Infancy is dangerous.  There are so many risks to babies, whose immune systems are much weaker than ours, and who are defenseless without us.  In most cases, at the first birthday the frail baby has begun the transition to a rough-and-tumble toddler, who eats real food, jibber-jabbers, and is on the move.  It can feel like much more work when your little one is into everything (and believe me, Frank is), but this giant leap toward independence is worth celebrating. 
Image via Flickr, mae.noelle
The day after Frank’s birthday, I told Patrick that I was a little sad that Frank turned one and that he wasn’t a little baby any more. (It didn’t help that I’d just finished watching Toy Story 3.
“I just want them to stay little,” I told Patrick.  “And pretty soon, they’ll be in school, then college…” 
“Milestones are about growth, and growth is a good thing,” Patrick told me.  “And besides, you’ve got another one coming around.”
He meant, of course, Baby #3, due October 19th (I’m halfway there!), but he could have also been referring to my upcoming birthday.  Entering a new decade is intimidating.  I’ll be part of another demographic, but I’ll still be me.  It will also offer me the opportunity to look back at the past decade and see how much I’ve changed.  It will give me the chance to say, yet again, “I made it!”  And there will be cake.
When most people think of anniversaries, they think of marriage, but anniversaries could be any yearly commemoration of an event –negative or positive.
On Sunday, I will be attending a vigil honoring a young man who took his own life a year ago.  His funeral was the most painful one I’ve ever attended, and I’m not anticipating his anniversary vigil to be any easier.  But, it’s an important way to remember a beautiful life cut too short.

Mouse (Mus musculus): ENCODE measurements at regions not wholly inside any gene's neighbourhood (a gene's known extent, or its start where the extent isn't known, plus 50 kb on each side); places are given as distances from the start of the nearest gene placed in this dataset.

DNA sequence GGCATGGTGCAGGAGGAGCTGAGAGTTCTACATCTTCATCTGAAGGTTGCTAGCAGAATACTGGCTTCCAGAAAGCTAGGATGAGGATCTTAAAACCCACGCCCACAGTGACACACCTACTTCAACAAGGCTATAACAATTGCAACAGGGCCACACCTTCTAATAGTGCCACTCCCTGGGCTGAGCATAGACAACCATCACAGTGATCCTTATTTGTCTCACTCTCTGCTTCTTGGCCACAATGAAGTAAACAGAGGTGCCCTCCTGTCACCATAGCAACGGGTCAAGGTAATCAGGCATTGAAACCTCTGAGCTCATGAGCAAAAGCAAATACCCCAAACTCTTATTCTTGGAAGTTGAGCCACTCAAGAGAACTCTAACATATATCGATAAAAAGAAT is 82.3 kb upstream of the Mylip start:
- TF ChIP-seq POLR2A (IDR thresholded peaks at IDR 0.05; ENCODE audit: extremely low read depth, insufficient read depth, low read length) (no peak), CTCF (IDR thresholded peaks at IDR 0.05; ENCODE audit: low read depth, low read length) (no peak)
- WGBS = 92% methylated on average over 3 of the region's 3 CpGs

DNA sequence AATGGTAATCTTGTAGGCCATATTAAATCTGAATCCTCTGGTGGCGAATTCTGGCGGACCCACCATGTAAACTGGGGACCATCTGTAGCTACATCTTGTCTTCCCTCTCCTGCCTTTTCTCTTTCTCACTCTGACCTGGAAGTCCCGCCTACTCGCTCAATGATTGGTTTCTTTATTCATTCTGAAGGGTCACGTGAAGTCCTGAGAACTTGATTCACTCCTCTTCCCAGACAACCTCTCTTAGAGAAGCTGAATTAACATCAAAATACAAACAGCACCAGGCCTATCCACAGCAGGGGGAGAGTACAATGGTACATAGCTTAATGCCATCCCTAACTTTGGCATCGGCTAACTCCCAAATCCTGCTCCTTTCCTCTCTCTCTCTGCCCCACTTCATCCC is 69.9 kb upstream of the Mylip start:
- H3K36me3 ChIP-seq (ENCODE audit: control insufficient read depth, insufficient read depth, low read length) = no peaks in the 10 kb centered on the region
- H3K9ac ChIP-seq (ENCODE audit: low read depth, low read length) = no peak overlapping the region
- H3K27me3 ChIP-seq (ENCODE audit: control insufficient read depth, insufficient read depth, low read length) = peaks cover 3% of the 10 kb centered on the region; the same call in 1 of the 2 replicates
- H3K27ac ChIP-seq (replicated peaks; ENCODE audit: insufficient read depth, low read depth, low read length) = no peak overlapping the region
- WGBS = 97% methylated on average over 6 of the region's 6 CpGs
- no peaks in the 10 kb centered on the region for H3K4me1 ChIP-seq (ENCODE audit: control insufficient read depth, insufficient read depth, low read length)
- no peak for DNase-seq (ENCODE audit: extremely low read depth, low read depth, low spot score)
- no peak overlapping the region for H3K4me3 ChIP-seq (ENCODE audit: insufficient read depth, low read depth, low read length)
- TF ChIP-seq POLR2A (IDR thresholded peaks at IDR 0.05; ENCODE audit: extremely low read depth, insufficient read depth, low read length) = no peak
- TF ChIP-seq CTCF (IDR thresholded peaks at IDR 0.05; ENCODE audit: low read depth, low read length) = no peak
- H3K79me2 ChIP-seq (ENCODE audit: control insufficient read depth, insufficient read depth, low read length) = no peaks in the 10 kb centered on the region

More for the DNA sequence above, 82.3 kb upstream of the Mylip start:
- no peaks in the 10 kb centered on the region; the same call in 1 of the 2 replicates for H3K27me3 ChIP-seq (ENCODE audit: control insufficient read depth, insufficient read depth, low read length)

One week ago marked one year since a very close friend quit smoking.  This friend has chosen to live healthier, eating right, exercising, and taking the time to have fun.  It gladdens my heart to know that my friend is headed towards a long, happy life.  I’d like to plan some sort of a special celebration to commemorate this anniversary, but I’m out of ideas and open to suggestions.
Lastly, my wedding anniversary is coming up, a week after my birthday.  Patrick and I celebrate each anniversary by buying something for our house-or taking a trip to somewhere-based on the traditional anniversary gift for the corresponding year.  This year, we had planned on going to Austin, but decided to stay home after we discovered I was pregnant.  So, we will celebrate with a trip to Wildwood, NJ, and stay at the same bed and breakfast as we did last year.     
Going back to the same place will offer us the opportunity to compare the people we were the last time we visited to the people we are now.  We’ve been through more than a few major upheavals since then, but – we made it.
No matter how much we want to slow down or speed up time, it is a constant over which we have no control.  Milestones are those points of time when we are encouraged to briefly stop moving forward, stand still, look back, then look around, look forward, then go.  We can ignore milestones or honor them when they occur with a celebration or remembrance.  In giving attention to milestones, we are making an opportunity to acknowledge transitions, to congratulate accomplishments, to keep memories alive, and to celebrate growth.  Growth is good, but it can be hard to take because it means change.  Like time, though, change is constant, and something we cannot control. 
Bottom line: We can’t stop our babies from growing up, so we might as well celebrate each milestone along the way.  After all, growth is good…and there’s another one coming around.

Catholic Review

The Catholic Review is the official publication of the Archdiocese of Baltimore.